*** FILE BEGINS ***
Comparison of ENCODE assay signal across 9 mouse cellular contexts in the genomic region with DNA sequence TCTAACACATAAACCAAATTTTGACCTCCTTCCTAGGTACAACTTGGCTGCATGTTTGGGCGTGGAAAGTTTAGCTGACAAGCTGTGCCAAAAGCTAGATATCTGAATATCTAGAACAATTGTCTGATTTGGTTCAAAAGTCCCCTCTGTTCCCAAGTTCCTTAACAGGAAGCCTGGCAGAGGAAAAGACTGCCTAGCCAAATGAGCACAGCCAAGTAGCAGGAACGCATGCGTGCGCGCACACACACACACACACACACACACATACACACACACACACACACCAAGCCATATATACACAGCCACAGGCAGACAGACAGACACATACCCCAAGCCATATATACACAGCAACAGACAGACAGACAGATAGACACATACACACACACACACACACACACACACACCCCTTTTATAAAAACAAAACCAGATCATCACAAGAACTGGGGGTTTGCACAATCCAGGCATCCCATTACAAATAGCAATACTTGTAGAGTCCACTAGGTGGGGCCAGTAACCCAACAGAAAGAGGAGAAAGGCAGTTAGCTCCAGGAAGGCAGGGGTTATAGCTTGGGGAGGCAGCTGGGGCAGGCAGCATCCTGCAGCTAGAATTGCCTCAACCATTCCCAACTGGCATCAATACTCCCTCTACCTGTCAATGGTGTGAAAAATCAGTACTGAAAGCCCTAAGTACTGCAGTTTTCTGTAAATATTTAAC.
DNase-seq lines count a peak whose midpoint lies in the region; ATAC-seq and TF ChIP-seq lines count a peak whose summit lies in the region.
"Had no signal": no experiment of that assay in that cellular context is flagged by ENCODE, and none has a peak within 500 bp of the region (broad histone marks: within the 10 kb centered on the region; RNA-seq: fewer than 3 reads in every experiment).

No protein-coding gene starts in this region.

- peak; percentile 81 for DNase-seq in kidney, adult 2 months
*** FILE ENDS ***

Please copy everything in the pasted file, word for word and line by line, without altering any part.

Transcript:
Comparison of ENCODE assay signal across 9 mouse cellular contexts in the genomic region with DNA sequence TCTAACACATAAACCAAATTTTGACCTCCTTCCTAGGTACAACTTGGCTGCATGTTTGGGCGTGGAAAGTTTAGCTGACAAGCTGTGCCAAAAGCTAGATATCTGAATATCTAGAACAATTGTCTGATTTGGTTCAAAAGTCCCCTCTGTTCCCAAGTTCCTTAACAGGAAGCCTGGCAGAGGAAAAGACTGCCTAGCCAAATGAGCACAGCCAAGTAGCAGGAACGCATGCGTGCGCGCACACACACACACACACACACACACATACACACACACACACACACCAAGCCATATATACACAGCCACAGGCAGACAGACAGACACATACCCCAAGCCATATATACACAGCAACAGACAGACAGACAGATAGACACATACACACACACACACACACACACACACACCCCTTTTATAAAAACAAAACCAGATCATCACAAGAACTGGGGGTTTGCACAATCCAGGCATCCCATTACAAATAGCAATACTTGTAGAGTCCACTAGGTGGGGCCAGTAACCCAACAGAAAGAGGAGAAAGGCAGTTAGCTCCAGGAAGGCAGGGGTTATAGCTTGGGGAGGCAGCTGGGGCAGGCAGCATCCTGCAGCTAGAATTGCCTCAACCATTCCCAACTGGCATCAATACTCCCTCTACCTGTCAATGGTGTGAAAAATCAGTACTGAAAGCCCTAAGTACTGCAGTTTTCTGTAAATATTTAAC.
DNase-seq lines count a peak whose midpoint lies in the region; ATAC-seq and TF ChIP-seq lines count a peak whose summit lies in the region.
"Had no signal": no experiment of that assay in that cellular context is flagged by ENCODE, and none has a peak within 500 bp of the region (broad histone marks: within the 10 kb centered on the region; RNA-seq: fewer than 3 reads in every experiment).

No protein-coding gene starts in this region.

- peak; percentile 81 for DNase-seq in kidney, adult 2 months